I’m not sure why I have not seen this film before today. Well, actually I do. I thought it might press too many buttons, be triggering, remind me of a me I don’t want to remember. You see, when I was at school and we had careers class, most boys chose Builder, Teacher. Soldier, you know the traditional boy things that a boy school would produce. I wanted to be a writer. I remember the teacher’s face, “Well, you need to pick a second choice in case that does not work”. He never told the Builder to choose again, the guy who wanted to be a Baker was cheered, no second choice. We’re pre-Internet here, so there are no blogs or self publishing. No home computers in fact. Thank god I had my family who believed in me.
My mother always listened to me reviewing every new record I bought, and I bought a lot. Then my dad would take me to all the shops to buy the obscure 7″s or white labels. Like today, my tastes were strange, a little metal here, some Menswe@r there, tough to find Apex Twin there. My family supported me through it all. My sister would read my reviews of things and found her own way through the musical universe, but always supported me when I wanted to rant a thousand words about Joy Division, she loved Electronic, nicking my CD and thinking I did not know, I knew.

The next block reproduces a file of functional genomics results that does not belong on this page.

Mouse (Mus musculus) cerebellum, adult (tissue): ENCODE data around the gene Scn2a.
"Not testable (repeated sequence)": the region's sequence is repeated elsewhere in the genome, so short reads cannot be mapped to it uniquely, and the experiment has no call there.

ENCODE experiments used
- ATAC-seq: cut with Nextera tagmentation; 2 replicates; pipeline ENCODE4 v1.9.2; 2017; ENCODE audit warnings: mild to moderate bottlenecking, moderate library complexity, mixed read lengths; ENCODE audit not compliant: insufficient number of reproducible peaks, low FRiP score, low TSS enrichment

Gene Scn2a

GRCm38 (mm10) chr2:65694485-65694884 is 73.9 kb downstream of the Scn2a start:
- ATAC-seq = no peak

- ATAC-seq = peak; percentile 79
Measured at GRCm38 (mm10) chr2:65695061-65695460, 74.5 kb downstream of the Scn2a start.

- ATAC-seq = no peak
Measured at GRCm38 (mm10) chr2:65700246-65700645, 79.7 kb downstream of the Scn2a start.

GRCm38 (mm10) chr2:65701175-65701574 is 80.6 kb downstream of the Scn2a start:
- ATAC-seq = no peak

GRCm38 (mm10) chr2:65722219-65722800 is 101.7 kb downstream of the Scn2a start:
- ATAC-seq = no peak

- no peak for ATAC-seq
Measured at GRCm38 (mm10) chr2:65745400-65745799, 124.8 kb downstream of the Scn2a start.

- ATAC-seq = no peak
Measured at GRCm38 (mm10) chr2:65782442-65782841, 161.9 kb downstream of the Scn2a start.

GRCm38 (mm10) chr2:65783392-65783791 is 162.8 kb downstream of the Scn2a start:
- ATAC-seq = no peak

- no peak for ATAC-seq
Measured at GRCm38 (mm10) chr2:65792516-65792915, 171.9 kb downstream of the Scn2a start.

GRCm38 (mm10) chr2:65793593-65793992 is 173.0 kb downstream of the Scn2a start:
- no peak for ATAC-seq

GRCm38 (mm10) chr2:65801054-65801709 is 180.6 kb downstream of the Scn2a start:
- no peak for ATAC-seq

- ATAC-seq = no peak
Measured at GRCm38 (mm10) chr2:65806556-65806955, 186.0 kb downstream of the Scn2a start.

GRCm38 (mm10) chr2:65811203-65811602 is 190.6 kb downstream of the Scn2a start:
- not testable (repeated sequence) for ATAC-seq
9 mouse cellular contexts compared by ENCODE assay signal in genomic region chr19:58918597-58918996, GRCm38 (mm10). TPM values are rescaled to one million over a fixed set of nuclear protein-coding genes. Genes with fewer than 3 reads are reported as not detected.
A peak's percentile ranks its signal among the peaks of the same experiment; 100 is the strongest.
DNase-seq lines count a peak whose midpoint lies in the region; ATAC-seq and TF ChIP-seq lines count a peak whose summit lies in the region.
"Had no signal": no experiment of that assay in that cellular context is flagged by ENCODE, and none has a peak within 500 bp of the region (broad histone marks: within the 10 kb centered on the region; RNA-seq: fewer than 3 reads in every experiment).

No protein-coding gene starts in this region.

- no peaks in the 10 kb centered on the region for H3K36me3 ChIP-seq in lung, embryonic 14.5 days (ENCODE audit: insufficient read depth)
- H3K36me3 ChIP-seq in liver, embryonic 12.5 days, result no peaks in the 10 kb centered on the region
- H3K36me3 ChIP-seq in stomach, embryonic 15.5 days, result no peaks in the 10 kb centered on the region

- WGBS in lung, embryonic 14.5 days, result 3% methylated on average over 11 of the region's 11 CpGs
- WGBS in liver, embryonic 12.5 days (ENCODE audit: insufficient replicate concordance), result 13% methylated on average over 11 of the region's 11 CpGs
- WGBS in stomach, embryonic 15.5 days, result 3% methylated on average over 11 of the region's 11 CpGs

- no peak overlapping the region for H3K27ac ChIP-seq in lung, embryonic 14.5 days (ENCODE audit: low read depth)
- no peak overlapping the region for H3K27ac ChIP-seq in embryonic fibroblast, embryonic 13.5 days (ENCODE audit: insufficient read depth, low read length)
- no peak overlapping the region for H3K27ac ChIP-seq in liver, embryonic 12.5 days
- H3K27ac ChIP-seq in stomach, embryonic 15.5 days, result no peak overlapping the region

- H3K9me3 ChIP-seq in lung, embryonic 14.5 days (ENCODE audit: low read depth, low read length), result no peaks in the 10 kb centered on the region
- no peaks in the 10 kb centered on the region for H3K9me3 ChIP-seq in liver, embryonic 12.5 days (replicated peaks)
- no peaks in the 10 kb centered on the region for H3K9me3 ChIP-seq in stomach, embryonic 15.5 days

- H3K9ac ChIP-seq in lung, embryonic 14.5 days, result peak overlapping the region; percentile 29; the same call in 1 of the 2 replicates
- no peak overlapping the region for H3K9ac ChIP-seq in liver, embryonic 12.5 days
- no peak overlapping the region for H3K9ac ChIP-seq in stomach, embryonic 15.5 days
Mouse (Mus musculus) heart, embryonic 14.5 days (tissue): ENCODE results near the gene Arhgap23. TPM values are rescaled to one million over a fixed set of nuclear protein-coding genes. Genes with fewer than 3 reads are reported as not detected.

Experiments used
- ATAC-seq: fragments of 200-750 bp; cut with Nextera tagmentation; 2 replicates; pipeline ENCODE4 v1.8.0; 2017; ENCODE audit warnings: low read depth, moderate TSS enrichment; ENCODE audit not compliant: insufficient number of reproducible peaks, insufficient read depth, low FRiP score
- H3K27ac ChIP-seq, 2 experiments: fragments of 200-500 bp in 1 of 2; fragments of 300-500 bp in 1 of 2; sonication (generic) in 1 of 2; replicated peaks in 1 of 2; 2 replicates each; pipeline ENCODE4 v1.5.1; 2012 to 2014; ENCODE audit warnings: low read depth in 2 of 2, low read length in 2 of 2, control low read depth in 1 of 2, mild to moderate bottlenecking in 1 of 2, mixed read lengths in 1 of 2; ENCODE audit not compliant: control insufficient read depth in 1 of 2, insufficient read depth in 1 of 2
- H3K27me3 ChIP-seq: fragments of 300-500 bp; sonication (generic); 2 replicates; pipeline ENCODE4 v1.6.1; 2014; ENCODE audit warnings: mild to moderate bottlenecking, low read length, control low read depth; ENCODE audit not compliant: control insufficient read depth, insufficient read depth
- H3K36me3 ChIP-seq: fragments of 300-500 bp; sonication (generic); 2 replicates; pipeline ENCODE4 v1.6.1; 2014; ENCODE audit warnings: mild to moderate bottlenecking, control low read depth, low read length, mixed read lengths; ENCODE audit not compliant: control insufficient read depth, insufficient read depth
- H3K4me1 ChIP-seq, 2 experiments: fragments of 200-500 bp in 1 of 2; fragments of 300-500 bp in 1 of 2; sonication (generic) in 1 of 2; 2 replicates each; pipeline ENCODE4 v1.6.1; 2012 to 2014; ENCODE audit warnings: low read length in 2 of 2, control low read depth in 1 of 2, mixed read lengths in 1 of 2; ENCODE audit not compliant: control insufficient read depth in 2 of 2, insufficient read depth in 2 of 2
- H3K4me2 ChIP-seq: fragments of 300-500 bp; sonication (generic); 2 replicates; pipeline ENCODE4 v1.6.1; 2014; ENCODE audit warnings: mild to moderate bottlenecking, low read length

Journalist icons of younger Kendall? Simon Price, Taylor Parkes and Caitlin Moran. All perfect describers of the magic I was feeling. Here we are in 2020 and Moran has her own movie. Which is totally exciting. It is the story of a girl from a tiny place going to London to rule the scene. Journalistically I mean, perhaps you lived through that period and missed her works completely. I dunno, maybe you only just know her now for her newspaper columns and articles. But she is the same brilliant writer. Herself, totally herself.
“Hey, talk about the movie!” – Well, that is the thing, it is the youth of a young journal Dolly Wilde and the ups and downs of the business. Beanie Feldstein is absolutely incredible in the lead role. She’s every girl I fell for during the Britpop revolution, the fact that she goes to see Manic Street Preachers at the start of her career is essentially the screen looking back at me going “alright?”. Her buzz keeps the film flowing as she turns from geeky girl to glam writer, but still unsure of herself and being unheralded by her terrible coworkers. As she becomes less herself, it is the classic moral story, but as a young town boy, I understand the beautiful pull of London and I’m jealous of her crowdsurfing moments and backstage passes, even though I myself had passes to Blow Up, Frog, Astoria, you know, the places.
How To Build A Girl is a great great journey through the emotion of a writer, which despite what I often get told, is not an easy career to choose. But here we are, I regret nothing.